You may want to establish a charitable family foundation in your name or your family’s name during your lifetime or at your death. This type of charitable organization, also known as a private foundation, would be dedicated to funding certain specified or unspecified charitable organizations or accomplishing certain charitable purposes. While this type of organization is subject to significant regulation and restrictions (e.g., self-dealing between the foundation and its founder, foundation managers or their families is expressly prohibited and would subject the foundation and the foundation managers to onerous penalty taxes), it may accomplish your estate planning goals. First, the private foundation would enable you to achieve the transfer and income tax savings outlined below. In addition, you could establish rules for providing a permanent source of funds to assist the charitable organizations of your choice. Further, the private foundation structure provides a unique vehicle to permit family members and descendants to remain involved in your charitable vision.
Concerning the tax savings associated with gifts to a private foundation, contributions by you (or your revocable trust) of property during your life to qualified charities, including other foundations, entitle you to claim income tax charitable deductions (subject to various limitations) on the amount of such contributions (i.e., in the case of publicly traded securities given to your foundation, the deduction equals the fair market value of the securities contributed). These assets are permanently removed from your estate and escape transfer taxes altogether. Your revocable trust can designate additional amounts to be transferred to charity at your death, which amounts would escape estate taxation as well. In addition, your private foundation could be controlled by you during your lifetime and by children, descendants or other relatives or unrelated parties of your choice after your death.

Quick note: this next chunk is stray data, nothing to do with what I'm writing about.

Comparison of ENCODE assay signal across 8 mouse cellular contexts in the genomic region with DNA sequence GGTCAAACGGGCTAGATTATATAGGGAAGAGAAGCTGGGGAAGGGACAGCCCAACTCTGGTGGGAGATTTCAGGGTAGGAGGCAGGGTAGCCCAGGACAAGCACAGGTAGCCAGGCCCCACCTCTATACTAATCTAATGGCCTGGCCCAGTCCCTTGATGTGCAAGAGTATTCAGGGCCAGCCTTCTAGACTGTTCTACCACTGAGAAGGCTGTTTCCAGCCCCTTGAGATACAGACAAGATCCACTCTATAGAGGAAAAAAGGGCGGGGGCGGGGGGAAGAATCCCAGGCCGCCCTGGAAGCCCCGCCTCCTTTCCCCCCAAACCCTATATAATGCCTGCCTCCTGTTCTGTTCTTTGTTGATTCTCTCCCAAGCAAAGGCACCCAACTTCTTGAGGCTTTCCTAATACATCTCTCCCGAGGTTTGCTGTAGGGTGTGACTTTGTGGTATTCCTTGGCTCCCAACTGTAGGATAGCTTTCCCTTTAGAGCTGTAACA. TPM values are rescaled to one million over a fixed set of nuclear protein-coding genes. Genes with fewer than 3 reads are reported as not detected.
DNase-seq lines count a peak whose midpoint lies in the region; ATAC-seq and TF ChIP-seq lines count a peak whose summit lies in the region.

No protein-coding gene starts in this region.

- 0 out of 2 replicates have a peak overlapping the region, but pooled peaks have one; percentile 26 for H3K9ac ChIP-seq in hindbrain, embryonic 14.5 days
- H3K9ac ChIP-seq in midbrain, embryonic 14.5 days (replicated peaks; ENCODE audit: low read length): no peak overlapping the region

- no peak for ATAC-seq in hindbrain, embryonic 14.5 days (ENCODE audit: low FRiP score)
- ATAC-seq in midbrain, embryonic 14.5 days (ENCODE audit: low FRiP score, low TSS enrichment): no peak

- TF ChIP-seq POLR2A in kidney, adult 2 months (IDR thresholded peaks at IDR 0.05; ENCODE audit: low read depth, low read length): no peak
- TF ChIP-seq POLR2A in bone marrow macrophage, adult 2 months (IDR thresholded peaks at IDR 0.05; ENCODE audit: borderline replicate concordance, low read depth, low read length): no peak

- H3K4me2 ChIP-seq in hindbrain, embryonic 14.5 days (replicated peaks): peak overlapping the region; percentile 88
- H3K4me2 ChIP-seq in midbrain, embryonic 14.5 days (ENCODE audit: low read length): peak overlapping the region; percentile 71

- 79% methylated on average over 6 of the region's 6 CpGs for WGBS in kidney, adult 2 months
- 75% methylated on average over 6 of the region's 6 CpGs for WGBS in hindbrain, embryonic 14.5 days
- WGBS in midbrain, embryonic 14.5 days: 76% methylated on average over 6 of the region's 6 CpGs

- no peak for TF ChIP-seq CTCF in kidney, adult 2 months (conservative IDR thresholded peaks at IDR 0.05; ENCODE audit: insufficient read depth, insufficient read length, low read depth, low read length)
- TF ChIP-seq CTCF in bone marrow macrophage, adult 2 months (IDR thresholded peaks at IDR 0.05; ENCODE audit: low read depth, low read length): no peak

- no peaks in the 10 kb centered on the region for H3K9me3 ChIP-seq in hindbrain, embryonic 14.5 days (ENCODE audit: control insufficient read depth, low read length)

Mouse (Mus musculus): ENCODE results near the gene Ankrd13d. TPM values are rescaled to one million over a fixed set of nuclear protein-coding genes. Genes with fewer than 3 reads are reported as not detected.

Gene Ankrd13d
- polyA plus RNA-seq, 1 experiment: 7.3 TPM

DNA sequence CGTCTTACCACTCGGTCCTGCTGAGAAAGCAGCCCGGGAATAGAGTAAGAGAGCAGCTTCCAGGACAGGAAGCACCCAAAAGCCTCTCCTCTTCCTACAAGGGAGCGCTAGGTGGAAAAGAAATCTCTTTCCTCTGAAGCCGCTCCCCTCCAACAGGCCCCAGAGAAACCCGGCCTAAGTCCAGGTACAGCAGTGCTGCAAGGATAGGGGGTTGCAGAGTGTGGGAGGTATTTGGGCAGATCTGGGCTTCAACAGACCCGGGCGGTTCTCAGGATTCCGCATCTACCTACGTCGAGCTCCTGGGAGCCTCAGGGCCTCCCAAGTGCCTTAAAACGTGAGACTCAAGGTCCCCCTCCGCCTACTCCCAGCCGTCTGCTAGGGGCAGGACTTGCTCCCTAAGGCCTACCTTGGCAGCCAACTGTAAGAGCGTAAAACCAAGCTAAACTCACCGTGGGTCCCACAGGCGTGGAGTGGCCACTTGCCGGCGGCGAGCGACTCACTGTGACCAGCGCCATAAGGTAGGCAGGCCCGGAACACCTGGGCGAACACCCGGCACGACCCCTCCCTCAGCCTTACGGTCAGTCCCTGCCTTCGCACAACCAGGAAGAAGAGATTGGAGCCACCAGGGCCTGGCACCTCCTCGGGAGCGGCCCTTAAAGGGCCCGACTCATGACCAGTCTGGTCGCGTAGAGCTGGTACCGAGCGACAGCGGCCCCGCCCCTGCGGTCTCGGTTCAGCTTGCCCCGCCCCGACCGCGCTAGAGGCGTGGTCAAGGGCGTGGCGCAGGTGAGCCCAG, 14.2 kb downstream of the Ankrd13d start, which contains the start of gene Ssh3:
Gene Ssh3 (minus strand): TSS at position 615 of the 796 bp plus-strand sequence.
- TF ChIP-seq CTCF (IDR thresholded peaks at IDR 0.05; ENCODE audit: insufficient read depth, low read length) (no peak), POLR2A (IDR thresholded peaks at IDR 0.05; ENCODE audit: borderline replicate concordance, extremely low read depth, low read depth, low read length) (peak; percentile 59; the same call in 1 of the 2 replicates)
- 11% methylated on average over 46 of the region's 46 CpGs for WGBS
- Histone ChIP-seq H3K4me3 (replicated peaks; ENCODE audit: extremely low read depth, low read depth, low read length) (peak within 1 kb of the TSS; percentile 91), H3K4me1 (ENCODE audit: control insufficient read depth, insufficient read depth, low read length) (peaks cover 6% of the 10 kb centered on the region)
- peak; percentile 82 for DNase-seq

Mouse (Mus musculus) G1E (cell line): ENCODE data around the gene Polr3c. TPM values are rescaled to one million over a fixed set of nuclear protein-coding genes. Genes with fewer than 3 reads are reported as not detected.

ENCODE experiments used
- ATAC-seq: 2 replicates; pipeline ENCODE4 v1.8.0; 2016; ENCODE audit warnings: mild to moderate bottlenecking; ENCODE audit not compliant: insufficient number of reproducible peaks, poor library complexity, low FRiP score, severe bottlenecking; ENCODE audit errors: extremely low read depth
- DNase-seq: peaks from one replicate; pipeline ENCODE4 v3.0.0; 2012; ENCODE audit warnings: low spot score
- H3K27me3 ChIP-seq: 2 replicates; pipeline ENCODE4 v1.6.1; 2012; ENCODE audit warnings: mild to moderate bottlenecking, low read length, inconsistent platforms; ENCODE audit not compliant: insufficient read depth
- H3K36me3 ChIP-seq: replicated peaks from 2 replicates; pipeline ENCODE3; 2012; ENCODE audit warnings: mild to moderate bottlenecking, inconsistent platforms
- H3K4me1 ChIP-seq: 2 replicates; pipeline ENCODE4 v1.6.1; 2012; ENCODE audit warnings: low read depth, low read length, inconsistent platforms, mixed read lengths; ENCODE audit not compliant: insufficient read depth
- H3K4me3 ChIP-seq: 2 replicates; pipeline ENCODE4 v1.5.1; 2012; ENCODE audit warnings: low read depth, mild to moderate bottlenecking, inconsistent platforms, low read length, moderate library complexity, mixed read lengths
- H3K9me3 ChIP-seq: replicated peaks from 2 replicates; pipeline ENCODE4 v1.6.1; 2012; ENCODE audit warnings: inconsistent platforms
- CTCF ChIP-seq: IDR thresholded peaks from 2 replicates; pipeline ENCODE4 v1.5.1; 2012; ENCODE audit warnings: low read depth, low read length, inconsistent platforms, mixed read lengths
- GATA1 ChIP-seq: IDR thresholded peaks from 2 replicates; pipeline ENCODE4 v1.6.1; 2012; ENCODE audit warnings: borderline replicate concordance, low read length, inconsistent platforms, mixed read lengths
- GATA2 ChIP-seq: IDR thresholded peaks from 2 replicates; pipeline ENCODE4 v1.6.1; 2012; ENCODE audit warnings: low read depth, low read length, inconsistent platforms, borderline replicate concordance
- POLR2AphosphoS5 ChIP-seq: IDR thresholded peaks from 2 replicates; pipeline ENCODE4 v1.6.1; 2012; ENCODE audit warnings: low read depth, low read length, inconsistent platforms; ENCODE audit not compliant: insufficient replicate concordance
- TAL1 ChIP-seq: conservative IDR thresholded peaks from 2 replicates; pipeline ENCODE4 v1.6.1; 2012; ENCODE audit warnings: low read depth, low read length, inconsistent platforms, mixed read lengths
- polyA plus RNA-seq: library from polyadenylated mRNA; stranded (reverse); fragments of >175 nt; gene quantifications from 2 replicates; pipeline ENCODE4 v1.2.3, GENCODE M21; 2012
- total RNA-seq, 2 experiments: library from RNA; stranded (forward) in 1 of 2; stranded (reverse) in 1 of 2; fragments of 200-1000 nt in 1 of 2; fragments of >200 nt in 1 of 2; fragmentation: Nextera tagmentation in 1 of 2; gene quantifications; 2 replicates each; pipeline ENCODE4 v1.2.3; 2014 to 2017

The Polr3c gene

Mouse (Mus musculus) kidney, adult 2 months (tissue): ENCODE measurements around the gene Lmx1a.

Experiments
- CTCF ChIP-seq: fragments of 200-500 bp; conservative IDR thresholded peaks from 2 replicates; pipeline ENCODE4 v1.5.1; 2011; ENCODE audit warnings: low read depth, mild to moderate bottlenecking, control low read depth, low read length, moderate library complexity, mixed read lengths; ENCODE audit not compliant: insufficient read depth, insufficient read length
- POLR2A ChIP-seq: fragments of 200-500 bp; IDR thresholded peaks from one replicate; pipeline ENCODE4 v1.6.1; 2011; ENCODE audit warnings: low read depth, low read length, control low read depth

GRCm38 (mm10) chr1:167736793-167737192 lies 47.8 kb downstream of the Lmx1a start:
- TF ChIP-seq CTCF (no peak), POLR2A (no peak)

The structuring of the relationship between your foundation and your family members (i.e., children, grandchildren, siblings, nieces or nephews) raises unique and potentially sensitive issues. For example, the term “self-dealing” includes any direct or indirect transfer to, or use by or for the benefit of, a disqualified person (which would include you both) of the income or assets of a private foundation. Such prohibited use of foundation assets generally includes grants directly to or for the benefit of disqualified persons. However, the payment of compensation (and the payment or reimbursement of expenses) by a private foundation to a disqualified person for personal services which are reasonable and necessary to carrying out the exempt purposes of the private foundation is not an act of self-dealing if the compensation (or payment or reimbursement) is not excessive. Notwithstanding these restrictions, the foundation arguably is permitted to compensate you and other family members who actually render services to the foundation as long as the compensation is reasonable in the IRS’ view.
Setting up a family foundation is rather technical and involves the creation of several documents, including organizational documents for the foundation and an application for recognition of tax-exempt status that must be filed with the Internal Revenue Service within 15 months of the foundation’s formation. The IRS also charges a user fee that must be paid with the application for recognition of tax-exempt status.